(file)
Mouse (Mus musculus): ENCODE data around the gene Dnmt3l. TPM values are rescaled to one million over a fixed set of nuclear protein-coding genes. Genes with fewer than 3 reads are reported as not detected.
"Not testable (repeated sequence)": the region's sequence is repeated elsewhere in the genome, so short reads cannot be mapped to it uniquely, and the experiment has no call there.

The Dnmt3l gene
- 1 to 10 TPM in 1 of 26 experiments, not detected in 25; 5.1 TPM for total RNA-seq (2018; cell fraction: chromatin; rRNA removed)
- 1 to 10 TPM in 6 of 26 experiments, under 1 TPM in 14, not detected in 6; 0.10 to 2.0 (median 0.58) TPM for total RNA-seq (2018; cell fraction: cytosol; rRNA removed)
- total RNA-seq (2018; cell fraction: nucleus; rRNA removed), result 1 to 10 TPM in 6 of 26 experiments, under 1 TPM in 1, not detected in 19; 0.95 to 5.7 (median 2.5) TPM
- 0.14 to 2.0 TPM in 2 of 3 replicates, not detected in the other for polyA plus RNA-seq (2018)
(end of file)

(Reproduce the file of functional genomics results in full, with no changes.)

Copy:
Mouse (Mus musculus): ENCODE data around the gene Dnmt3l. TPM values are rescaled to one million over a fixed set of nuclear protein-coding genes. Genes with fewer than 3 reads are reported as not detected.
"Not testable (repeated sequence)": the region's sequence is repeated elsewhere in the genome, so short reads cannot be mapped to it uniquely, and the experiment has no call there.

The Dnmt3l gene
- 1 to 10 TPM in 1 of 26 experiments, not detected in 25; 5.1 TPM for total RNA-seq (2018; cell fraction: chromatin; rRNA removed)
- 1 to 10 TPM in 6 of 26 experiments, under 1 TPM in 14, not detected in 6; 0.10 to 2.0 (median 0.58) TPM for total RNA-seq (2018; cell fraction: cytosol; rRNA removed)
- total RNA-seq (2018; cell fraction: nucleus; rRNA removed), result 1 to 10 TPM in 6 of 26 experiments, under 1 TPM in 1, not detected in 19; 0.95 to 5.7 (median 2.5) TPM
- 0.14 to 2.0 TPM in 2 of 3 replicates, not detected in the other for polyA plus RNA-seq (2018)